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How Do Plants Grow, Despite Several Feet of Snow in Central New York?

Outside Carnegie Library at Syracuse University flowers are budding among snow banks. (C) Josh Schafer 2018

Click play above to hear how plants are growing despite mounds of snow still on the ground.  Audio transcript: Schafer_plants script

By Josh Schafer SYRACUSE, N.Y. (NCC NEWS) In Syracuse New York, the snowiest major city in the country, winters can be long. Still, just more than a week after the first day of spring, flowers have already began budding.

The two actually work together ESF professor Chris Nowak said. As of Tuesday Syracuse hadn’t seen precipitation from the sky in eleven days. But with higher temperatures leading to more snow melting, the plants feed off the dripping water.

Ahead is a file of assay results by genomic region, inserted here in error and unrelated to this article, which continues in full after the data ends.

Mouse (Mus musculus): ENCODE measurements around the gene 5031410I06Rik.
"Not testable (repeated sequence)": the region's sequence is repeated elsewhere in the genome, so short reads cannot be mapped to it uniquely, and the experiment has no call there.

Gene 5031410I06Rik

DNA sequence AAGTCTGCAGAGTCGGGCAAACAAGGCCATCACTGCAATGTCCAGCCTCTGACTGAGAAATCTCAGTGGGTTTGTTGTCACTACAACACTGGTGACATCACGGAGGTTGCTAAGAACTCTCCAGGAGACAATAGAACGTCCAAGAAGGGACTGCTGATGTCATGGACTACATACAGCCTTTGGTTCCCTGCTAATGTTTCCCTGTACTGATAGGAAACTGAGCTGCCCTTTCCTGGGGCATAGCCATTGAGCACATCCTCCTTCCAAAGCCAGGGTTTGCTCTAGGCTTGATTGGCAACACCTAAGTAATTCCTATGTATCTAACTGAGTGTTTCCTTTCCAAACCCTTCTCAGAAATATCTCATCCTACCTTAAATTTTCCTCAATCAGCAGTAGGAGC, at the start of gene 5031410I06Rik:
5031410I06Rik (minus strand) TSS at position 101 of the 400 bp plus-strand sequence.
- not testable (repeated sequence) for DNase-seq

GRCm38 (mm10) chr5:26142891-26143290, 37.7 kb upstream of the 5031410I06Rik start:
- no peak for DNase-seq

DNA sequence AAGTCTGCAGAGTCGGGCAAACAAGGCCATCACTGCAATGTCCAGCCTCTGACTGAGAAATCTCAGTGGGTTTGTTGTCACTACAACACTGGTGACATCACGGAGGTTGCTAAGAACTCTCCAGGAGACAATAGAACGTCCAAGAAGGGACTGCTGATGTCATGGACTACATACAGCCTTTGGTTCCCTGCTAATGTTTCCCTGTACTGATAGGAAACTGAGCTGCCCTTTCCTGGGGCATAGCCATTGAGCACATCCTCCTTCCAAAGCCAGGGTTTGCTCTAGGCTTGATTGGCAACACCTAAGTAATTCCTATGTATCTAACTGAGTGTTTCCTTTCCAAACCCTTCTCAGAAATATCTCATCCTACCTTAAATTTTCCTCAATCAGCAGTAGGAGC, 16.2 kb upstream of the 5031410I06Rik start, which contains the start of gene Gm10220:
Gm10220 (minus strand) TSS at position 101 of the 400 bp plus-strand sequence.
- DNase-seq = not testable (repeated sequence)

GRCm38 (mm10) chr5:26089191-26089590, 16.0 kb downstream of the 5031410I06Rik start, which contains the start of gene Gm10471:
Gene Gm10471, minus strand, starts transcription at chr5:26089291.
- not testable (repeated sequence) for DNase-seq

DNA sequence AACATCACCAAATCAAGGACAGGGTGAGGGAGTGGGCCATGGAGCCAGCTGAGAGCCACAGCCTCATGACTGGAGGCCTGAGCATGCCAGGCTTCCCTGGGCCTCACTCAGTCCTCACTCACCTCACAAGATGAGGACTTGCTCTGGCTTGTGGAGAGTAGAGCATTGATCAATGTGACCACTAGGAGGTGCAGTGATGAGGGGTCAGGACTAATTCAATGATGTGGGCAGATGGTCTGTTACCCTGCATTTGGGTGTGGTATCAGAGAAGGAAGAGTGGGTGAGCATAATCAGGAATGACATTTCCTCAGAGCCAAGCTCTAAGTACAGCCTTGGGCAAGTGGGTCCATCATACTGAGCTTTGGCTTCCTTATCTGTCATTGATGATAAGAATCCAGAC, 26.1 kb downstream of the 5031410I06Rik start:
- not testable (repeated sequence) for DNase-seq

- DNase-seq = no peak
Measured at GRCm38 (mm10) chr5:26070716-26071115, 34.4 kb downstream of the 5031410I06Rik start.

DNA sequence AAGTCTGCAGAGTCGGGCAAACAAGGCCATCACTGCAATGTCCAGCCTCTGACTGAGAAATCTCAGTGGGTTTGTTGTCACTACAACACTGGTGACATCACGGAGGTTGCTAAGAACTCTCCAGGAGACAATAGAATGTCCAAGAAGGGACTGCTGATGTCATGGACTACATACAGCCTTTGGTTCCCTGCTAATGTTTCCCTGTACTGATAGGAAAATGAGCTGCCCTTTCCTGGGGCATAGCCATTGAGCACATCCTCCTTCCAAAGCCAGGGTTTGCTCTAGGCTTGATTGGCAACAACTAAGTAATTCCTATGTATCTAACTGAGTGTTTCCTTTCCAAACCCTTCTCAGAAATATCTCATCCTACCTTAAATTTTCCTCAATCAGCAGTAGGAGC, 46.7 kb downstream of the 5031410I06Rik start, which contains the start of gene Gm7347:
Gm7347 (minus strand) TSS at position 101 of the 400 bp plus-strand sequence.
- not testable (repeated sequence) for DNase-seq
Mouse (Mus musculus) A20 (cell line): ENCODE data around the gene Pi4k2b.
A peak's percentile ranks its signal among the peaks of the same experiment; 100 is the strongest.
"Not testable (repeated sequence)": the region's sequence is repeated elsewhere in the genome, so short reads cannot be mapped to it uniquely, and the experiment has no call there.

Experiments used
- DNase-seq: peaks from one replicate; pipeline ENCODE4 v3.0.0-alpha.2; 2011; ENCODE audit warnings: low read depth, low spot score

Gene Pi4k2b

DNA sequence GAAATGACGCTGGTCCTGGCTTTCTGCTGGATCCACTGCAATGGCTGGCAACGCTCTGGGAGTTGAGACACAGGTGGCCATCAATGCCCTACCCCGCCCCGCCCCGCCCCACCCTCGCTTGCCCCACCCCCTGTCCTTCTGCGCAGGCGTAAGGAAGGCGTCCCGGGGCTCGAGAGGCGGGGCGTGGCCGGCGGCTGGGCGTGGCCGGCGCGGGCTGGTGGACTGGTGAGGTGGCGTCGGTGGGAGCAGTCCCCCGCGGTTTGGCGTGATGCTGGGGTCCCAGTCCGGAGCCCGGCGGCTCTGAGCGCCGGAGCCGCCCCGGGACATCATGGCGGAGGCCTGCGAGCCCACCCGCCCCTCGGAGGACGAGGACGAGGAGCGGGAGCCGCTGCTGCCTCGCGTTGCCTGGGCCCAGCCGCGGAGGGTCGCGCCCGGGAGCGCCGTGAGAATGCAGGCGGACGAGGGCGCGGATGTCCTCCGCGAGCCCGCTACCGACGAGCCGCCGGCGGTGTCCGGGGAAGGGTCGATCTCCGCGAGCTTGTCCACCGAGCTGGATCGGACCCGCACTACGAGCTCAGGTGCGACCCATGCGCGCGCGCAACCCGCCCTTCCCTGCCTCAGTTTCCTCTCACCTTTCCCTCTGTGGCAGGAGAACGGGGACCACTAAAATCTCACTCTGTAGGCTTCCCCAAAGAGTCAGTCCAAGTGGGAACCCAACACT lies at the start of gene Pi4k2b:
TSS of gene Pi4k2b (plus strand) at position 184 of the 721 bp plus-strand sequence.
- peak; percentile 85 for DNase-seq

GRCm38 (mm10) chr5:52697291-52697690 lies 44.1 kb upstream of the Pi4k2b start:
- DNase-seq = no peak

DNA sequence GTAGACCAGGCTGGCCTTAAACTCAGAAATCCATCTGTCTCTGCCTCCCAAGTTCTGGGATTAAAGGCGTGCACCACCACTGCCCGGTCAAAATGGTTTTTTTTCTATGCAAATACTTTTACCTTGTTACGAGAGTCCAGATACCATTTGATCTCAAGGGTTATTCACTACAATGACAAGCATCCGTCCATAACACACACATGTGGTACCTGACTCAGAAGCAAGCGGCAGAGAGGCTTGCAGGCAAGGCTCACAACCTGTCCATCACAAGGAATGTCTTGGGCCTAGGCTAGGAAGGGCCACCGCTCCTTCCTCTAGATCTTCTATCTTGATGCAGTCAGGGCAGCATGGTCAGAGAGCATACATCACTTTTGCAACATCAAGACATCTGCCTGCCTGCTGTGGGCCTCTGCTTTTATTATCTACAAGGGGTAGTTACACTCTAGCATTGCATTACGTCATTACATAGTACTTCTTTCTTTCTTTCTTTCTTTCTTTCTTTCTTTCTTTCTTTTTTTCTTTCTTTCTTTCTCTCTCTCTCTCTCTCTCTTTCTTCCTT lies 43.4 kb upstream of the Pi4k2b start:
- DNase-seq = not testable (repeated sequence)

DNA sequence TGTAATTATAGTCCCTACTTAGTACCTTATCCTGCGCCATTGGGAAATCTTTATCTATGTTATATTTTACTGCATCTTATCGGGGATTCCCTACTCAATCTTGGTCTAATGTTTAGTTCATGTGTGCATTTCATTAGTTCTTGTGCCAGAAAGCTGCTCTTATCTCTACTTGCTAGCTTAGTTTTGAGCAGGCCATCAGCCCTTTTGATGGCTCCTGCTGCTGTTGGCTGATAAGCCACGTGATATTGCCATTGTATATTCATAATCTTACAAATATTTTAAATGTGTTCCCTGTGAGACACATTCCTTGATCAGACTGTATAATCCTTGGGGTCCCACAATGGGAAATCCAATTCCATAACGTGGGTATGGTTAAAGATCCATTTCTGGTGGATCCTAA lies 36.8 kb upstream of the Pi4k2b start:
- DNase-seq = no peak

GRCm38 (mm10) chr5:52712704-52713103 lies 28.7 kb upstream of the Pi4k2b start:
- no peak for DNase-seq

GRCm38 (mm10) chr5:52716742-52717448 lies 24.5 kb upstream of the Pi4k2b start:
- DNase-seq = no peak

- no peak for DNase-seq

In an email to NCC News, ESF associate professor Colin Beier said the 11 days without precipitation isn’t enough to be considered a drought, especially during the winter months. With snow providing the plants moisture, and less heat than in the summer months, not much rain is needed this time of year, Beier said.

“That melting snow is working its way down to the groundwater and feeding our streams, rivers, ponds and lakes,” Beier said. “This helps to offset any changes in flow conditions or water levels that normally occur during a stretch of dry weather.”

Two 40 degree days, Nowak said, is all it takes for biological activity to begin. This means the warm spurts over the past few weeks have initiated flower buds for the spring. And even additional snow over the next several weeks wouldn’t kill the plants off.

“These plants have evolved in this dynamic system that’s changing,” Nowak said, “And so you have to do extraordinary things in terms of changes of temperature and moisture to cause plants to bout of what’s normal for them, and what’s normal for them is variability.”